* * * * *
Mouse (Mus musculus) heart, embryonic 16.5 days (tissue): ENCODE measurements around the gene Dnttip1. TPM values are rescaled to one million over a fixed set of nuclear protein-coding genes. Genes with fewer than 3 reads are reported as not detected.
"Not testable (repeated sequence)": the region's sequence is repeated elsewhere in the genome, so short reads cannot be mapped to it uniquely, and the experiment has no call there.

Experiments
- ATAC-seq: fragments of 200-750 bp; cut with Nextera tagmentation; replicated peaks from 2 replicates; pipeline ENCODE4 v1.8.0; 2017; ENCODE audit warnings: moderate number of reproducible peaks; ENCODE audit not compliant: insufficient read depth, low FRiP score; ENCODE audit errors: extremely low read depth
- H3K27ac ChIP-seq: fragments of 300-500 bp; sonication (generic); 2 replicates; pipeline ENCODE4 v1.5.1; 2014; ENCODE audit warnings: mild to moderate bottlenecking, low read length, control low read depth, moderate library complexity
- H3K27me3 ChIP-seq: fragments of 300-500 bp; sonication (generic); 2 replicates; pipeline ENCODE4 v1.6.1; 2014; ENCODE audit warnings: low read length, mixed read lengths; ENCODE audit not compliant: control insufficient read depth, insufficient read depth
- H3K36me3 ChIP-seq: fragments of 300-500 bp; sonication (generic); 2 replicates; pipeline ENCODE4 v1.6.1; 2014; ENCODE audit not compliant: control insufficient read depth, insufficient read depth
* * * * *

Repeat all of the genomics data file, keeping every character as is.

Mouse (Mus musculus) heart, embryonic 16.5 days (tissue): ENCODE measurements around the gene Dnttip1. TPM values are rescaled to one million over a fixed set of nuclear protein-coding genes. Genes with fewer than 3 reads are reported as not detected.
"Not testable (repeated sequence)": the region's sequence is repeated elsewhere in the genome, so short reads cannot be mapped to it uniquely, and the experiment has no call there.

Experiments
- ATAC-seq: fragments of 200-750 bp; cut with Nextera tagmentation; replicated peaks from 2 replicates; pipeline ENCODE4 v1.8.0; 2017; ENCODE audit warnings: moderate number of reproducible peaks; ENCODE audit not compliant: insufficient read depth, low FRiP score; ENCODE audit errors: extremely low read depth
- H3K27ac ChIP-seq: fragments of 300-500 bp; sonication (generic); 2 replicates; pipeline ENCODE4 v1.5.1; 2014; ENCODE audit warnings: mild to moderate bottlenecking, low read length, control low read depth, moderate library complexity
- H3K27me3 ChIP-seq: fragments of 300-500 bp; sonication (generic); 2 replicates; pipeline ENCODE4 v1.6.1; 2014; ENCODE audit warnings: low read length, mixed read lengths; ENCODE audit not compliant: control insufficient read depth, insufficient read depth
- H3K36me3 ChIP-seq: fragments of 300-500 bp; sonication (generic); 2 replicates; pipeline ENCODE4 v1.6.1; 2014; ENCODE audit not compliant: control insufficient read depth, insufficient read depth